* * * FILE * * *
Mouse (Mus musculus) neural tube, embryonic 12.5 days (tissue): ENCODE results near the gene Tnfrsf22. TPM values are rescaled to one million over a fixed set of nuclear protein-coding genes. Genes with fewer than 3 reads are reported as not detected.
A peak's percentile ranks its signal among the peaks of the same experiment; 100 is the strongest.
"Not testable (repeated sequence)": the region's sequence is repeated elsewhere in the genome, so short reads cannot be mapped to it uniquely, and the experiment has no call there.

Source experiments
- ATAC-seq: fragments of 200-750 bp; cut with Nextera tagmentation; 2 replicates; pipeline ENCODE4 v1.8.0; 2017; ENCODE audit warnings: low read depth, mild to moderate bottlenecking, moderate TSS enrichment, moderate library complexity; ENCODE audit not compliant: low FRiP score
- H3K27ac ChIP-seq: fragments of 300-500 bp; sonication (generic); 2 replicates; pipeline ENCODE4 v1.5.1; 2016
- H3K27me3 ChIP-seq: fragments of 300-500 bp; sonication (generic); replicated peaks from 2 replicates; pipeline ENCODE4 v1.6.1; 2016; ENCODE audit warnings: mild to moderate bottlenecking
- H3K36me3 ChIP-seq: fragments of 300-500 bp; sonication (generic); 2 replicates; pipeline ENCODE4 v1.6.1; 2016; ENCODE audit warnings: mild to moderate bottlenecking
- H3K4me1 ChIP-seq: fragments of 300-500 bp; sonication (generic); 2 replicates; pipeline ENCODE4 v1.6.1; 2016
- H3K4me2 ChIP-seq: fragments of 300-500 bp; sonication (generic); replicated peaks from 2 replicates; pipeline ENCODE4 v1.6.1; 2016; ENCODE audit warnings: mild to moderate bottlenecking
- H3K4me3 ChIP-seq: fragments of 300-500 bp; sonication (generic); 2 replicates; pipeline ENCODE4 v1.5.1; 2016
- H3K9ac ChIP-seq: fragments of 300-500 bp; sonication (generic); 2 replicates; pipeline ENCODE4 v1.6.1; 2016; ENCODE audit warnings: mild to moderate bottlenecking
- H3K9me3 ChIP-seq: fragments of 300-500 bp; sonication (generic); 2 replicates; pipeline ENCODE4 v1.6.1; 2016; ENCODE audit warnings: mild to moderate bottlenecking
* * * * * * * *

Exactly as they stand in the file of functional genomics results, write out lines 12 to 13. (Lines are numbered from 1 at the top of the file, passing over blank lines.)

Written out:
- H3K9ac ChIP-seq: fragments of 300-500 bp; sonication (generic); 2 replicates; pipeline ENCODE4 v1.6.1; 2016; ENCODE audit warnings: mild to moderate bottlenecking
- H3K9me3 ChIP-seq: fragments of 300-500 bp; sonication (generic); 2 replicates; pipeline ENCODE4 v1.6.1; 2016; ENCODE audit warnings: mild to moderate bottlenecking